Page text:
The number of coronavirus cases in the district is currently declining. At the height of the summer omicron wave, LA County was averaging nearly 6,900 cases per day. But in the seven days that ended Wednesday, LA County recorded an average of about 1,700 coronavirus cases per day, down 12% from the previous week.

Per capita, that is 118 cases per week per 100,000 inhabitants. A fall rate of 100 or more is considered high; between 50 and 99 is considered significant; and 10 to 49 is moderate.

According to Ferrer, it’s possible LA County could move from the “high” COVID-19 transmission level — which only measures case rates and not hospitalization rates — to the “substantial” level later this week. She added that she is in discussion with the CDC about when it might be appropriate to end local mask requirements on indoor public transit, including airport terminals, buses, subways, train stations, and ride-hailing services.

On its website, the CDC continues to recommend that people wear masks in such situations. However, that guidance hasn’t been updated since April, when a federal judge nullified the agency’s previous order requiring masks on public transit.

Only a handful of transport companies or local governments still require passengers to wear masks. These include BART, which operates a 131-mile commuter rail system with 50 stations in the San Francisco Bay Area; and AC Transit, which operates buses in East Bay communities such as Oakland, Fremont, Hayward, and Berkeley.

New York Gov. Kathy Hochul ended her state’s requirement to wear masks on public transit last week. The New York City subway and bus system has decided to make mask-wearing optional, and free masks will continue to be available at subway stations and on S-Bahn trains.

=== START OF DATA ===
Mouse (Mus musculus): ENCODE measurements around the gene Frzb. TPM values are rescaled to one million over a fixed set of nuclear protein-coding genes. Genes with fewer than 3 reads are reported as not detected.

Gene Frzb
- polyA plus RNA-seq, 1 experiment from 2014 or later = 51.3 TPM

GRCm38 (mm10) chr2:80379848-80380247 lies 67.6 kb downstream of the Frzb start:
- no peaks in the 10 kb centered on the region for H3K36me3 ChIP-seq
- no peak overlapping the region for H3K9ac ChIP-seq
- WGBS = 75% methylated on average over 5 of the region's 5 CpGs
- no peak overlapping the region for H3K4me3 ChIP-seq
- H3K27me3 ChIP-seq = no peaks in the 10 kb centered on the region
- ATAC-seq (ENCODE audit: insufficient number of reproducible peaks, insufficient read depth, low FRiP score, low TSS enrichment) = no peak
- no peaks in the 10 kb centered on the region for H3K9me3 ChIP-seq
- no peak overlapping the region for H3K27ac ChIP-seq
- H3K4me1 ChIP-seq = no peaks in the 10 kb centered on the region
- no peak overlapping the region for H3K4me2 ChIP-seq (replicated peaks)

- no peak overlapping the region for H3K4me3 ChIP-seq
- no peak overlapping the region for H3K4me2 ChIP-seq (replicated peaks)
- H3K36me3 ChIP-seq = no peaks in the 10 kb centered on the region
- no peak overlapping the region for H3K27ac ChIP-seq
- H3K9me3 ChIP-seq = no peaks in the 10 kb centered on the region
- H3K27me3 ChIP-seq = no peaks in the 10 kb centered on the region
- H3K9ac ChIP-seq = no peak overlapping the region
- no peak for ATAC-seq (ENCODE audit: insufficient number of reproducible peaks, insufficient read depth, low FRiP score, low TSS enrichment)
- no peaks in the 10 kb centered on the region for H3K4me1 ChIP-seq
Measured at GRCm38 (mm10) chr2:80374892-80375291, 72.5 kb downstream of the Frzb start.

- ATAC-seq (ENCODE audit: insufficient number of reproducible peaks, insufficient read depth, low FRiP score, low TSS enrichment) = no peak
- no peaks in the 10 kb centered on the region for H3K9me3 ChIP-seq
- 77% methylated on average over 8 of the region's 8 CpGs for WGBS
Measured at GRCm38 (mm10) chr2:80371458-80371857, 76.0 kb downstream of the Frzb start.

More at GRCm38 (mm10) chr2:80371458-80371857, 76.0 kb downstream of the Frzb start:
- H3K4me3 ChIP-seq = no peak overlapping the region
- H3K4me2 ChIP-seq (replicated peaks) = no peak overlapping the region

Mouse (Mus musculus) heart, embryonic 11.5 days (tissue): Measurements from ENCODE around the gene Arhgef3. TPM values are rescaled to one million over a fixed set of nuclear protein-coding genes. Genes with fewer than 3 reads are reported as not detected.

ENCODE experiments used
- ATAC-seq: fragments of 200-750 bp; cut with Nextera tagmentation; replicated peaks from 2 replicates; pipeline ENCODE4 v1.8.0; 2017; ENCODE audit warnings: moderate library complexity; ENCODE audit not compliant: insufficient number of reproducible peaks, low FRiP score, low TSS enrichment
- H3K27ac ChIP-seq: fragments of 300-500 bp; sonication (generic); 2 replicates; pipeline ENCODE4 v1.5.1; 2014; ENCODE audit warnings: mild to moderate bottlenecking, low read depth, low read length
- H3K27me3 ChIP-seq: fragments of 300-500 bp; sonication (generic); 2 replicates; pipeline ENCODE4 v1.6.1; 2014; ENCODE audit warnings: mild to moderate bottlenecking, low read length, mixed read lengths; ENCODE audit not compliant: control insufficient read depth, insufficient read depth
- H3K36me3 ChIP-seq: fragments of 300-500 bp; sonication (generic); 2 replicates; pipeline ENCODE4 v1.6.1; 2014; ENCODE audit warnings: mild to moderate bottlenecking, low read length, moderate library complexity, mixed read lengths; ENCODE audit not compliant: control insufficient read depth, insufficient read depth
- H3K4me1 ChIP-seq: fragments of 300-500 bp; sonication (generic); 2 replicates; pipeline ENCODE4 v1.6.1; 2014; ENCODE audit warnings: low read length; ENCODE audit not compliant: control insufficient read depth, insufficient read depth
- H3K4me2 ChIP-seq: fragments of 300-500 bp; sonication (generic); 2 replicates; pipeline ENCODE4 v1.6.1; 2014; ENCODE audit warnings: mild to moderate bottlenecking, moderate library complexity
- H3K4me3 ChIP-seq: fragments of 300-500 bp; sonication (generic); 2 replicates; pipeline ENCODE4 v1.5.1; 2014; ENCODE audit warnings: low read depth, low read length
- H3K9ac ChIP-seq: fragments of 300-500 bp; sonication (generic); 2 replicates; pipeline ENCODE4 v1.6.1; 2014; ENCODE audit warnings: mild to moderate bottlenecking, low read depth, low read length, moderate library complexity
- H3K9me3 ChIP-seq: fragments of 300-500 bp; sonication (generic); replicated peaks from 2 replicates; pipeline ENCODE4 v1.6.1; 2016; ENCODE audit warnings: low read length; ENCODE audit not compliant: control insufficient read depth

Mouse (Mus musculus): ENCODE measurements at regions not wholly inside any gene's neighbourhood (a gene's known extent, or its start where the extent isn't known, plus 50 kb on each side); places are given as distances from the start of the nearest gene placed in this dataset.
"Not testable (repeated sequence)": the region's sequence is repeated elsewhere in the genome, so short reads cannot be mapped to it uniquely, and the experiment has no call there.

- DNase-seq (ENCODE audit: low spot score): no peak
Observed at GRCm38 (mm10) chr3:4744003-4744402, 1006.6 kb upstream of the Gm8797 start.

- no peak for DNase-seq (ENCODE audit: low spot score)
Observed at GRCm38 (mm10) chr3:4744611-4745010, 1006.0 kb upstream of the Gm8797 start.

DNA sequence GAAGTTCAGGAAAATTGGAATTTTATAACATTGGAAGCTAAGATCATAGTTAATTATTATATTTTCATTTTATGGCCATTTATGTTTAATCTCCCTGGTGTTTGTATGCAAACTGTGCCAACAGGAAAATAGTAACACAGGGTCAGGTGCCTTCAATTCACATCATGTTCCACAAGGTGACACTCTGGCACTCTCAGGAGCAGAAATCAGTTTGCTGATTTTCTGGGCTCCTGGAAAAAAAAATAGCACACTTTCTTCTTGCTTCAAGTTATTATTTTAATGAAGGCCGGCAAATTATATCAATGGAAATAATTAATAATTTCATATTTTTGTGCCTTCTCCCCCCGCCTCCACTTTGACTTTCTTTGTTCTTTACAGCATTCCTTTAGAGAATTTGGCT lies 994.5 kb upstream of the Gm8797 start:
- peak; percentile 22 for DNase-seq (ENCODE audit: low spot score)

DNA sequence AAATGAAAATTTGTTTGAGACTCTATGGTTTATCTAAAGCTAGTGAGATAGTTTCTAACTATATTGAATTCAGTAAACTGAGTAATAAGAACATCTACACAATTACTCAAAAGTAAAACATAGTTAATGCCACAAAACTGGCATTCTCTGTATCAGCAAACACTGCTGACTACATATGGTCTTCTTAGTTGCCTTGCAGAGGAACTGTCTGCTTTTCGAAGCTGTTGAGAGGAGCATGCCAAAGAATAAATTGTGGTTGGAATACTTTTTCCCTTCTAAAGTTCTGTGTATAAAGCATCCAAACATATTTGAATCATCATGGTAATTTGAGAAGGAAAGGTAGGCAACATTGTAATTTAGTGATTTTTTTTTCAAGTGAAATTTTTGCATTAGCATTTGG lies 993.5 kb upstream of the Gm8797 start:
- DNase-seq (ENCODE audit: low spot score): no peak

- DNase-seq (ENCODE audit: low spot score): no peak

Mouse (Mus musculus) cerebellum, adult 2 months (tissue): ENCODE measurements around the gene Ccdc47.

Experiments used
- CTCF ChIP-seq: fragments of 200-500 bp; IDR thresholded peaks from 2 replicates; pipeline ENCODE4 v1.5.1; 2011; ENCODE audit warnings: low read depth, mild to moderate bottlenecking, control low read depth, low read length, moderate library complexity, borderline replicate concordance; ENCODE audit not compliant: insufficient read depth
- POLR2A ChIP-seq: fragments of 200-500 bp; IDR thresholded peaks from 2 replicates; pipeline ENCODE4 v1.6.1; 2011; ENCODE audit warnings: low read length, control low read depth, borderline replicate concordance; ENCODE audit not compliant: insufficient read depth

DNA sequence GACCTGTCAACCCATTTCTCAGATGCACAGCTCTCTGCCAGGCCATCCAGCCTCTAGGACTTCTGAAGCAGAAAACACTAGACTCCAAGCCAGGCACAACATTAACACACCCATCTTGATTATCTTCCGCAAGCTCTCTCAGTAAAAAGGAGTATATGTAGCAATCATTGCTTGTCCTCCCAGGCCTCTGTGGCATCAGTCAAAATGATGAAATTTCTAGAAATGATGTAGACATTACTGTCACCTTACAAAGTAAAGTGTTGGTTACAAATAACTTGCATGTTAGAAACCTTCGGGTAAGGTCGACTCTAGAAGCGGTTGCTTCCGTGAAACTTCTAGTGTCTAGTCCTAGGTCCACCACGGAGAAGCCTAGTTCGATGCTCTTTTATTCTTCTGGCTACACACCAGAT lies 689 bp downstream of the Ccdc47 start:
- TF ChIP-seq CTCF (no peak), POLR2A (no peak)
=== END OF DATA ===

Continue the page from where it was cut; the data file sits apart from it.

Should LA County report fewer than 100 coronavirus cases per week per 100,000 residents, Ferrer said her agency is prepared to downgrade its recommendation for universal masking in indoor public spaces.

Instead, the county would say masking indoors is “an individual preference” unless the state requires face coverings to be worn in places like health care facilities, nursing homes, homeless shelters and refrigeration centers, or when it’s required by a specific business or venue.

“With lower levels of transmission, the risk of becoming infected or infecting others is reduced,” Ferrer said.

LA County’s potential masking recommendation downgrade is consistent with CDC guidance. However, the California Department of Health and Human Services still strongly recommends universal masking in indoor public spaces.

Ferrer signaled it’s likely LA County will maintain its requirement for people to dress up if they’re a “close contact” with someone with a coronavirus infection, defined as someone who spends at least 15 minutes in the same interior space with a infected person has shared a 24-hour period.

LA County requires such individuals to wear a mask around others for 10 days after exposure.

The county regulation is similar to that of the California Department of Occupational Safety and Health, also known as Cal/OSHA. The state agency requires workers exposed to the coronavirus to wear a mask for 10 days after workplace exposure.

LA County also requires people who have been infected with the coronavirus but who are no longer required to isolate at home to remain masked between the sixth and 10th day after they develop symptoms or their first positive test.

https://www.latimes.com/california/story/2022-09-14/where-to-find-covid-omicron-boosters-in-california Where to find COVID-19 Omicron boosters in California

Alley Einstein